What Is Infrared?
An image of Earth in infrared wavelengths shows relative temperatures around the world. The photo includes a plume of carbon monoxide pollution near the Rim Fire that burned near Yosemite National Park in California on Aug. 26, 2013.
Credit: NASA/JPL-Caltech/Space Science Institute

Infrared radiation is a type of electromagnetic radiation, as are radio waves, ultraviolet radiation, X-rays and microwaves. Infrared (IR) light is the part of the EM spectrum that people encounter most in everyday life, although much of it goes unnoticed. It is invisible to human eyes, but people can feel it as heat.

IR radiation is one of the three ways heat is transferred from one place to another, the other two being convection and conduction. Everything with a temperature above about 5 degrees Kelvin (minus 450 degrees Fahrenheit or minus 268 degrees Celsius) emits IR radiation. The sun gives off half of its total energy as IR, and much of its visible light is absorbed and re-emitted as IR, according to the University of Tennessee. 

According to the Environmental Protection Agency, incandescent bulbs convert only about 10 percent of their electrical energy input into visible light energy; about 90 percent is converted to infrared radiation. Household appliances such heat lamps and toasters use IR radiation to transmit heat, as do industrial heaters such as those used for drying and curing materials. These appliances generally emit blackbody radiation with a peak energy output below the wavelength of visible, though some energy is emitted as visible red light.

A TV remote control uses IR waves to change channels. In the remote, an IR light-emitting diode (LED) or laser sends out binary coded signals as rapid on/off pulses, according to NASA. A detector in the TV converts these light pulses to electrical signals that instruct a microprocessor to change the channel, adjust the volume or perform other actions. IR lasers can be used for point-to-point communications over distances of a few hundred meters or yards. 

Electromagnetic (EM) radiation is transmitted in waves or particles at different wavelengths and frequencies. This broad range of wavelengths is known as the electromagnetic spectrum. The spectrum is generally divided into seven regions in order of decreasing wavelength and increasing energy and frequency. The common designations are radio waves, microwaves, infrared (IR), visible light, ultraviolet (UV), X-rays and gamma-rays.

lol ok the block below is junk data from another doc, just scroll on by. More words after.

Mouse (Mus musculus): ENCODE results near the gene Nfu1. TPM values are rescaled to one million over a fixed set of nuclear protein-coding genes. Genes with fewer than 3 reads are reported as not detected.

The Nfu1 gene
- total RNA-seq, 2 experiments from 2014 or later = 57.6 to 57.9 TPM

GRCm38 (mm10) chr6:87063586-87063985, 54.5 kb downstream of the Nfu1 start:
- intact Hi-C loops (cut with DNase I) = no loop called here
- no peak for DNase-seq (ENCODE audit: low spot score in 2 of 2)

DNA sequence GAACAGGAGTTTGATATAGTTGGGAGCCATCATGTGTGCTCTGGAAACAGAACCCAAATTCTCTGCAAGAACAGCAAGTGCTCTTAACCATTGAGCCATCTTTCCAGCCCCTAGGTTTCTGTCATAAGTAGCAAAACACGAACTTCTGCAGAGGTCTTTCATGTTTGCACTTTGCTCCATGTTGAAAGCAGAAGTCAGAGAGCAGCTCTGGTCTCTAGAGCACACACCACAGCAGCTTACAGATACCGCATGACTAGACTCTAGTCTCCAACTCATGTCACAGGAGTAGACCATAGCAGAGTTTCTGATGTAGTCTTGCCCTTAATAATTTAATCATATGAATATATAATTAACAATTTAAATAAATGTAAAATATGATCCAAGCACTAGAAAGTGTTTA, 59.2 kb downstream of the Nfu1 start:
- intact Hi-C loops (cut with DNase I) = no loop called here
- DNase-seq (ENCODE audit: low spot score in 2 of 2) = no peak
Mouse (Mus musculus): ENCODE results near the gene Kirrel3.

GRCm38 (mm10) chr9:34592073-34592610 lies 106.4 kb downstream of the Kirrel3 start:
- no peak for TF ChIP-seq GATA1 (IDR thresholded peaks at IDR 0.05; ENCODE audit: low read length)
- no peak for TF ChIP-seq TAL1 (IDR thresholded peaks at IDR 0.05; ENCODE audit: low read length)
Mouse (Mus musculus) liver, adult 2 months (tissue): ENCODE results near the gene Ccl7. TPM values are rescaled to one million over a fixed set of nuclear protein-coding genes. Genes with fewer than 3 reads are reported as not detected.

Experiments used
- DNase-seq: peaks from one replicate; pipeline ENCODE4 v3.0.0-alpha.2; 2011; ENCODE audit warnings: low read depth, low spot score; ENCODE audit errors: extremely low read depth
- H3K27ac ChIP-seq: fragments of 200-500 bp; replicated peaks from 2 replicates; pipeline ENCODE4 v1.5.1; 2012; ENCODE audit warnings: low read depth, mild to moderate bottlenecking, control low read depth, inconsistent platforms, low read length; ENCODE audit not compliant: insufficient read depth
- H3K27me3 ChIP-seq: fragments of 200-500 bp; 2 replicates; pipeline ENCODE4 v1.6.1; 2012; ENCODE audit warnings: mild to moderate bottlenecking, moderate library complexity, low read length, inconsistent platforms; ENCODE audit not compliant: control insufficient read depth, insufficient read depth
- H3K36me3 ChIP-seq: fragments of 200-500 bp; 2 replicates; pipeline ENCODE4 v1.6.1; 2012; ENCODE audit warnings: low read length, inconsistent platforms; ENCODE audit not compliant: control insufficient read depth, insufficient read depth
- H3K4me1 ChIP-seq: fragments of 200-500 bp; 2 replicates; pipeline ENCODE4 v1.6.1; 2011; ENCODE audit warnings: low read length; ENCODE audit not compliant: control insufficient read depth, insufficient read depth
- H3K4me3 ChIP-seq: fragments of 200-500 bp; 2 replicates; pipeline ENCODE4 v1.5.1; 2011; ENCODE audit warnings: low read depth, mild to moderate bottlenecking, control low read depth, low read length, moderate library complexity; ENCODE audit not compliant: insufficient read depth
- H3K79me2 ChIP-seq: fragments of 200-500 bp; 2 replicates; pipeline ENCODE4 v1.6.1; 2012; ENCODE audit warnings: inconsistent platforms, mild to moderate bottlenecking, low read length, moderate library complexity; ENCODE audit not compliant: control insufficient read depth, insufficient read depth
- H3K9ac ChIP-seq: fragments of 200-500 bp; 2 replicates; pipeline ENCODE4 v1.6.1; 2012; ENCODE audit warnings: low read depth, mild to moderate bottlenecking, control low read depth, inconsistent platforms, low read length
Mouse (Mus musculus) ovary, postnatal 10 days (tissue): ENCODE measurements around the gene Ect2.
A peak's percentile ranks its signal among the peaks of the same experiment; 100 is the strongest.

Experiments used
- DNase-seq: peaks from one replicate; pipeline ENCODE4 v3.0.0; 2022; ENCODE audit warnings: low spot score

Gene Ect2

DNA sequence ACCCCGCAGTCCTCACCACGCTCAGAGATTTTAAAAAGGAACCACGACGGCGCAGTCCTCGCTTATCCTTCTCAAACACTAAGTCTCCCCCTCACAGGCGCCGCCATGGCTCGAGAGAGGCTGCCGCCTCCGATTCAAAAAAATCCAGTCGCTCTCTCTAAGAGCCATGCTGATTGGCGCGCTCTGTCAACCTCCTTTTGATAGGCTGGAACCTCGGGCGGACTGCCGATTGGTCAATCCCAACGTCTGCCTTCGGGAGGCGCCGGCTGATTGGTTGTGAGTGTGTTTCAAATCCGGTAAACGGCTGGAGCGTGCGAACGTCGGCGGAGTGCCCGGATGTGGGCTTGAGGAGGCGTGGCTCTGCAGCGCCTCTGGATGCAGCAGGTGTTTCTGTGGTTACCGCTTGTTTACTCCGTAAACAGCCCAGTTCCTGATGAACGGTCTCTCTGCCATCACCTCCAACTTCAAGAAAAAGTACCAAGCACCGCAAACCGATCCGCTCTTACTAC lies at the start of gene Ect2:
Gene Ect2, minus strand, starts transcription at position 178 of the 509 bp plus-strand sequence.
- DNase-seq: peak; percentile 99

Infrared waves are longer than those of visible light, just beyond the red end of the visible spectrum. Infrared (IR) falls in the range of the (EM) spectrum between microwaves and visible light. It has frequencies from about 3 GHz up to about 400 THz and wavelengths of about 30 centimeters (12 inches) to 740 nanometers (0.00003 inches), although these values are not definitive. 

British astronomer William Herschel discovered infrared light in 1800, according to NASA. In an experiment to measure the difference in temperature between the colors in the visible spectrum, he placed thermometers in the path of light within each color of the visible spectrum. He observed an increase in temperature from blue to red, including an even warmer temperature measurement just beyond the red end of the visible spectrum. 

One of the most useful applications of the IR spectrum is in sensing and detection. All objects on Earth emit IR radiation, or heat, which can be detected by electronic sensors, such as those used in night-vision goggles and infrared cameras. A simple example of such a sensor is the bolometer, which consists of a telescope with a temperature-sensitive resistor, or thermistor, at its focal point. If a warm body comes into this instrument's field of view, the heat causes a detectable change in the voltage across the thermistor. Night-vision cameras use a more sophisticated version of a bolometer. These cameras typically contain charge-coupled-device (CCD) imaging chips that are sensitive to IR light. The image formed by the CCD can then be reproduced in visible light. These systems can be made small enough to be used in hand-held devices or wearable night-vision goggles. They can also be used for gun sights with or without the addition of an IR laser for targeting.